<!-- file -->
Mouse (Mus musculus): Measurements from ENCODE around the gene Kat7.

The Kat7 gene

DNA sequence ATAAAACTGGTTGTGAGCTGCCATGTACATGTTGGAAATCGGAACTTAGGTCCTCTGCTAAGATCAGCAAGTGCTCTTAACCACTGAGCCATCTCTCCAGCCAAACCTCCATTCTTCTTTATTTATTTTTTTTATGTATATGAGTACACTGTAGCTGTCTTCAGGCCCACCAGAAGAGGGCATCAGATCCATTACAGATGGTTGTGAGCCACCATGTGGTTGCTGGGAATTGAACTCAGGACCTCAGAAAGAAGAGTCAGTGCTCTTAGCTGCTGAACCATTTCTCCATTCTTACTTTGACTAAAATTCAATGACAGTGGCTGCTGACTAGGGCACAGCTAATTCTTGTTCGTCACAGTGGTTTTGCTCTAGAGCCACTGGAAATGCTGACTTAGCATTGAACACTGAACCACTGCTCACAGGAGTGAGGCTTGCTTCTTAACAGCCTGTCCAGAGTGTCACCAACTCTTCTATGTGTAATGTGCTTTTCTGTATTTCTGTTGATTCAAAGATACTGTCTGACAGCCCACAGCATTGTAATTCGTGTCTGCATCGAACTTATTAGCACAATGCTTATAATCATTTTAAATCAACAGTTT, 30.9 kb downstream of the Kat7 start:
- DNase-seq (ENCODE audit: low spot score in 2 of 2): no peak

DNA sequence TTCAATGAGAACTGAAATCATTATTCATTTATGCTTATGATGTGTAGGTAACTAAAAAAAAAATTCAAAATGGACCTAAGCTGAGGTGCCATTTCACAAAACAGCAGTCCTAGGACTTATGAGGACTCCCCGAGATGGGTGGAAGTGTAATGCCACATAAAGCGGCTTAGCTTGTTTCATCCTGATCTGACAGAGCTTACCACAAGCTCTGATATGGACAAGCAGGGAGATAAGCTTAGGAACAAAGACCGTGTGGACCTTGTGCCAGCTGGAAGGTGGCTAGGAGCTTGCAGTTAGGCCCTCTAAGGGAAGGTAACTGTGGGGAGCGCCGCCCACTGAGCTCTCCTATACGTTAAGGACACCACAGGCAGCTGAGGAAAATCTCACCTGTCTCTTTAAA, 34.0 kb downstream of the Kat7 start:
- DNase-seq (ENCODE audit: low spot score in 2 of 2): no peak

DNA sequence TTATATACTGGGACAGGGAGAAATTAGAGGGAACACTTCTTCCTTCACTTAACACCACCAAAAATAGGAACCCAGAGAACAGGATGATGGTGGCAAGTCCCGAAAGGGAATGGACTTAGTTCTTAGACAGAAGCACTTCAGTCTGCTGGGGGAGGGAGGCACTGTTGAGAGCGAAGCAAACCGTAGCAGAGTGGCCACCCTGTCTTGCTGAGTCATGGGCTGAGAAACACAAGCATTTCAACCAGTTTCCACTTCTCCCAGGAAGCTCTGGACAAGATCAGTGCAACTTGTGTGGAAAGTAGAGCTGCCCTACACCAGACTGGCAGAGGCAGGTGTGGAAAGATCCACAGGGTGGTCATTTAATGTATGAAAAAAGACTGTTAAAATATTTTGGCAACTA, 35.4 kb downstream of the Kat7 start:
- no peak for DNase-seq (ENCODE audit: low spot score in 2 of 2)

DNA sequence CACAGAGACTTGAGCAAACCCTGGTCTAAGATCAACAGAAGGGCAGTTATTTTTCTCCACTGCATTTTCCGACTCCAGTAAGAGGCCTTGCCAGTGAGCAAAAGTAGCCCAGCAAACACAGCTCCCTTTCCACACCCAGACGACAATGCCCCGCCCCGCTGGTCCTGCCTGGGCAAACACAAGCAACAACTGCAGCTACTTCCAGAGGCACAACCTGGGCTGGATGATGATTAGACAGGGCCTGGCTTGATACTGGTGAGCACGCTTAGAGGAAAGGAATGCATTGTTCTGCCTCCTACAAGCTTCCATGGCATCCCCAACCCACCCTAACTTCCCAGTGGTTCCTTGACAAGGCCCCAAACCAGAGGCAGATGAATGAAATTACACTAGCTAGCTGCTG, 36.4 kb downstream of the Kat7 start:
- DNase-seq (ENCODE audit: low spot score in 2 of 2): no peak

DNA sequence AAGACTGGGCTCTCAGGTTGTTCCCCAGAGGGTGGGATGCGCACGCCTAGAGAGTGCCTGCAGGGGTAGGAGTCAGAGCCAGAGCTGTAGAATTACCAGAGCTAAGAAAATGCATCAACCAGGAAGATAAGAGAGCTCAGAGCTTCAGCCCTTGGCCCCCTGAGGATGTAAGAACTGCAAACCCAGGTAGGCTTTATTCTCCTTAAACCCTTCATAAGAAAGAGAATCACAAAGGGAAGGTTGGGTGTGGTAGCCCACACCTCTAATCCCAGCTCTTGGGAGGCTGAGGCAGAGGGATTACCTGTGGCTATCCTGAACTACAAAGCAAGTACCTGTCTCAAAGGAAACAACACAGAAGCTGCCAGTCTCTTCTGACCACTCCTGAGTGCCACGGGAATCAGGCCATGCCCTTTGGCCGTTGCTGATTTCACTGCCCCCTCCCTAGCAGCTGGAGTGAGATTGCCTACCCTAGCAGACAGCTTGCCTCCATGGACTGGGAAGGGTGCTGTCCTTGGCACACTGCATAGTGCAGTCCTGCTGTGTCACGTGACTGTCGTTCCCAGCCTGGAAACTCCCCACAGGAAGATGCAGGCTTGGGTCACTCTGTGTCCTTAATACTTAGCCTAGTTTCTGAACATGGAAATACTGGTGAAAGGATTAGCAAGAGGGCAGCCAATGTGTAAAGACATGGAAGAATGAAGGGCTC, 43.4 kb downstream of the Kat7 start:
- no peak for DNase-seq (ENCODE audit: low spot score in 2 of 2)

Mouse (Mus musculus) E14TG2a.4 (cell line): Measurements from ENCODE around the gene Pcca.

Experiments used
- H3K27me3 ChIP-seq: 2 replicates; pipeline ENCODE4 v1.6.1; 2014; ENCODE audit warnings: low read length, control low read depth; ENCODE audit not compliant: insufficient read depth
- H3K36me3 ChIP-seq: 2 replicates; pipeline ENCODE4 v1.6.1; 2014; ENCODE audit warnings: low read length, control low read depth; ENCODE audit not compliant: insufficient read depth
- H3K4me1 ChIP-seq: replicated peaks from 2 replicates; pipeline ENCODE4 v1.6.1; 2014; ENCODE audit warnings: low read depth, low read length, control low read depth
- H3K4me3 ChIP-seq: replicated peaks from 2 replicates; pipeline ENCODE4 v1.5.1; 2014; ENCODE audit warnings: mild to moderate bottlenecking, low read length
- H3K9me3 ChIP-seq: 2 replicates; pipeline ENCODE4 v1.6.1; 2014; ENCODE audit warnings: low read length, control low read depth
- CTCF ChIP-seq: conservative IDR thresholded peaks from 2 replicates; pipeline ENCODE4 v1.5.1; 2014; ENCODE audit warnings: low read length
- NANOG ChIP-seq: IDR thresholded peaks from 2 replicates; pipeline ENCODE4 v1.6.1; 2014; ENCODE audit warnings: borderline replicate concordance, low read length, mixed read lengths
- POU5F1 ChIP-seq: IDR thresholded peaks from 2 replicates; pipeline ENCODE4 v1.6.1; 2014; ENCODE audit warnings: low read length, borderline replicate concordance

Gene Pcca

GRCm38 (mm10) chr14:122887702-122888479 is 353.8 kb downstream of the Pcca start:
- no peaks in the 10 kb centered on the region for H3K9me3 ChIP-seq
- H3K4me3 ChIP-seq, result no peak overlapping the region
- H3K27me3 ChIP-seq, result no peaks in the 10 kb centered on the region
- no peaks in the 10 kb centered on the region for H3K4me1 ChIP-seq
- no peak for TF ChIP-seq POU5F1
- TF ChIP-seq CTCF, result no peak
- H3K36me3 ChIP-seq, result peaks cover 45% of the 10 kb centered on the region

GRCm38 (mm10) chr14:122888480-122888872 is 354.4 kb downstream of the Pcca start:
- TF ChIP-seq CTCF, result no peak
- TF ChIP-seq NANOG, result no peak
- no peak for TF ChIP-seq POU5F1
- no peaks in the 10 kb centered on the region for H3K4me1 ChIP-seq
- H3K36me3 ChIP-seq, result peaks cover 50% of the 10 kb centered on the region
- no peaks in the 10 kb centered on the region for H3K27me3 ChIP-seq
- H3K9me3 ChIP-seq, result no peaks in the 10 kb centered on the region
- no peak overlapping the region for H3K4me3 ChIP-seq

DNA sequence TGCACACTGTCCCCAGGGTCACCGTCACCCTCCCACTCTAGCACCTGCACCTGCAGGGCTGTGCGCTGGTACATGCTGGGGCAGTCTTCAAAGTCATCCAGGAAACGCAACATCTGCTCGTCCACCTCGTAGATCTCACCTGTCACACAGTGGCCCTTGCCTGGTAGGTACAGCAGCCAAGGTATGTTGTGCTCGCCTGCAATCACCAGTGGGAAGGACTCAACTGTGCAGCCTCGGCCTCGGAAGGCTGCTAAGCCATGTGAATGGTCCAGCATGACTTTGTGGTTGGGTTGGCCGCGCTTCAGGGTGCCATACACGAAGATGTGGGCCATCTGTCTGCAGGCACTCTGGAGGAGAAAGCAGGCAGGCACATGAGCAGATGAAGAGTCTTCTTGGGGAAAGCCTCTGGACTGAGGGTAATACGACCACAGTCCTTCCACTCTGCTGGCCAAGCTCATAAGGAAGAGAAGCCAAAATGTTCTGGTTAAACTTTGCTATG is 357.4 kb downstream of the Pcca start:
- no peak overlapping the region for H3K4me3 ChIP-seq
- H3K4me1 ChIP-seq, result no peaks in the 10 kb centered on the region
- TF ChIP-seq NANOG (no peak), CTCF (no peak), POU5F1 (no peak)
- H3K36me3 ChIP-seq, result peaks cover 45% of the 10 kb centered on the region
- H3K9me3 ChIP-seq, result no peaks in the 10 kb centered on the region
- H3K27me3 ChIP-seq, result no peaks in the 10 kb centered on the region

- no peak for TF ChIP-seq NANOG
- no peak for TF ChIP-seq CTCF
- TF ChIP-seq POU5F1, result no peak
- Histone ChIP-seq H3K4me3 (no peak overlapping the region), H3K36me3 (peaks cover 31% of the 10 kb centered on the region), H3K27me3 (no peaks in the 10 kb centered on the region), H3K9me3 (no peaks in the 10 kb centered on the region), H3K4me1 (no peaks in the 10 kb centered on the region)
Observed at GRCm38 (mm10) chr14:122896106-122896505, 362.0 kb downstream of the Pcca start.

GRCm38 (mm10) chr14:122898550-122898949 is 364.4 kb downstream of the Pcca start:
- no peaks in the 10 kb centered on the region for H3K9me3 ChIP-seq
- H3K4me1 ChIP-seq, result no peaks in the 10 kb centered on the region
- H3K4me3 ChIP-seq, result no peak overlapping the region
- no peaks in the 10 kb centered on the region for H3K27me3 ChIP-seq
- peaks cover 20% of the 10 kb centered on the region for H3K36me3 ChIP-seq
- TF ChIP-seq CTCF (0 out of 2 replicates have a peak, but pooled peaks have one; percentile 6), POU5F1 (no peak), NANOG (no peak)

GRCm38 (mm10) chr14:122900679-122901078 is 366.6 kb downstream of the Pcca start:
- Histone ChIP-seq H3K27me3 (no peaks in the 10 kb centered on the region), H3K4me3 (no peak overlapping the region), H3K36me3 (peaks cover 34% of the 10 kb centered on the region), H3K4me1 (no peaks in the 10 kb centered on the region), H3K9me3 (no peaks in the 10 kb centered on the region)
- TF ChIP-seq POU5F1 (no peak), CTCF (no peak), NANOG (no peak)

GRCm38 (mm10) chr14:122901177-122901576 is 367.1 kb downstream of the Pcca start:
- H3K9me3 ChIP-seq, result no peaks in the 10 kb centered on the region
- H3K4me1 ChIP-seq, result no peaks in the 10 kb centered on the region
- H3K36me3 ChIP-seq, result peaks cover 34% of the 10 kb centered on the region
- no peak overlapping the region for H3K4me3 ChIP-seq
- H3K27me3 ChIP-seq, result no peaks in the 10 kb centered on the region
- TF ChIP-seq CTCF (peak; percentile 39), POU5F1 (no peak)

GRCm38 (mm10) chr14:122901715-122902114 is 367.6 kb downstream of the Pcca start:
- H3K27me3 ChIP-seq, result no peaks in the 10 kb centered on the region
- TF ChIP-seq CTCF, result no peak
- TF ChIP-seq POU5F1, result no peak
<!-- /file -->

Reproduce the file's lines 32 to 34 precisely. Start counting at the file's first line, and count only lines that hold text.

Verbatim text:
GRCm38 (mm10) chr14:122888480-122888872 is 354.4 kb downstream of the Pcca start:
- TF ChIP-seq CTCF, result no peak
- TF ChIP-seq NANOG, result no peak